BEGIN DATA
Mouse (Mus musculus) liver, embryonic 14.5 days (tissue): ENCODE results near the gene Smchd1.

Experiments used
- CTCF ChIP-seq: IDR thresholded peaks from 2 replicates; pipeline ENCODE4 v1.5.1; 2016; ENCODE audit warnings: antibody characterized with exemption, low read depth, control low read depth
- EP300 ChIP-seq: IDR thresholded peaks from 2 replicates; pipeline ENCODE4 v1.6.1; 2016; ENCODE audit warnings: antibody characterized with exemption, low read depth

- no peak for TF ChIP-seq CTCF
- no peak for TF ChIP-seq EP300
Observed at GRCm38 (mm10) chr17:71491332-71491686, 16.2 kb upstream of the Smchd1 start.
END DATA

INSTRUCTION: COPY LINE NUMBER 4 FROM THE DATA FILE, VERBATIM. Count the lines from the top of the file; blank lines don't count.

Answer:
- EP300 ChIP-seq: IDR thresholded peaks from 2 replicates; pipeline ENCODE4 v1.6.1; 2016; ENCODE audit warnings: antibody characterized with exemption, low read depth